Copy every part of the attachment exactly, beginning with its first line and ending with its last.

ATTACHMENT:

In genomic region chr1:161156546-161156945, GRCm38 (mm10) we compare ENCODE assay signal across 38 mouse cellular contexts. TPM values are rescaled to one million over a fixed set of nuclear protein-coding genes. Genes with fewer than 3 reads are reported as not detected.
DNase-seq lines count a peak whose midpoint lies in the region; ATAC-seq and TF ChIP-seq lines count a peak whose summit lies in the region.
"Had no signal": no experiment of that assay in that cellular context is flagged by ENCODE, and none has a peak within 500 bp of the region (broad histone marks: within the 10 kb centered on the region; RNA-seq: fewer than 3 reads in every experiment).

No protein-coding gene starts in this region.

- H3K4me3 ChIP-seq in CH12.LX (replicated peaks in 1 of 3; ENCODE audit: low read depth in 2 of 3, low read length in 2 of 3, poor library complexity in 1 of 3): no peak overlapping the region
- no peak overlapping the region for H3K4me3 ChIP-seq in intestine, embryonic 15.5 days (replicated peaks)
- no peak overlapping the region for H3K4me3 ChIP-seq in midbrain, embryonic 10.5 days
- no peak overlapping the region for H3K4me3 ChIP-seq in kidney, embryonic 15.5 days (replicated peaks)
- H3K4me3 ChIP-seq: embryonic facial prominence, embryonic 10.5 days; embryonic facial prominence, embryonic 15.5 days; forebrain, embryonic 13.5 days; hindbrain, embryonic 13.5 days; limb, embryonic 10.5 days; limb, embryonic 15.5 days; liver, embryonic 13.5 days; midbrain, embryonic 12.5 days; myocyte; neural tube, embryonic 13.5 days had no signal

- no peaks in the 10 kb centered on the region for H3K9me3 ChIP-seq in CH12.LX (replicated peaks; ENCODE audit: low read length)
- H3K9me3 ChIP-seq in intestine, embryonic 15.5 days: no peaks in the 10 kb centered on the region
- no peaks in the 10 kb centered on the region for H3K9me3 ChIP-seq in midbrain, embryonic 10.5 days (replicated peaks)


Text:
In genomic region chr1:161156546-161156945, GRCm38 (mm10) we compare ENCODE assay signal across 38 mouse cellular contexts. TPM values are rescaled to one million over a fixed set of nuclear protein-coding genes. Genes with fewer than 3 reads are reported as not detected.
DNase-seq lines count a peak whose midpoint lies in the region; ATAC-seq and TF ChIP-seq lines count a peak whose summit lies in the region.
"Had no signal": no experiment of that assay in that cellular context is flagged by ENCODE, and none has a peak within 500 bp of the region (broad histone marks: within the 10 kb centered on the region; RNA-seq: fewer than 3 reads in every experiment).

No protein-coding gene starts in this region.

- H3K4me3 ChIP-seq in CH12.LX (replicated peaks in 1 of 3; ENCODE audit: low read depth in 2 of 3, low read length in 2 of 3, poor library complexity in 1 of 3): no peak overlapping the region
- no peak overlapping the region for H3K4me3 ChIP-seq in intestine, embryonic 15.5 days (replicated peaks)
- no peak overlapping the region for H3K4me3 ChIP-seq in midbrain, embryonic 10.5 days
- no peak overlapping the region for H3K4me3 ChIP-seq in kidney, embryonic 15.5 days (replicated peaks)
- H3K4me3 ChIP-seq: embryonic facial prominence, embryonic 10.5 days; embryonic facial prominence, embryonic 15.5 days; forebrain, embryonic 13.5 days; hindbrain, embryonic 13.5 days; limb, embryonic 10.5 days; limb, embryonic 15.5 days; liver, embryonic 13.5 days; midbrain, embryonic 12.5 days; myocyte; neural tube, embryonic 13.5 days had no signal

- no peaks in the 10 kb centered on the region for H3K9me3 ChIP-seq in CH12.LX (replicated peaks; ENCODE audit: low read length)
- H3K9me3 ChIP-seq in intestine, embryonic 15.5 days: no peaks in the 10 kb centered on the region
- no peaks in the 10 kb centered on the region for H3K9me3 ChIP-seq in midbrain, embryonic 10.5 days (replicated peaks)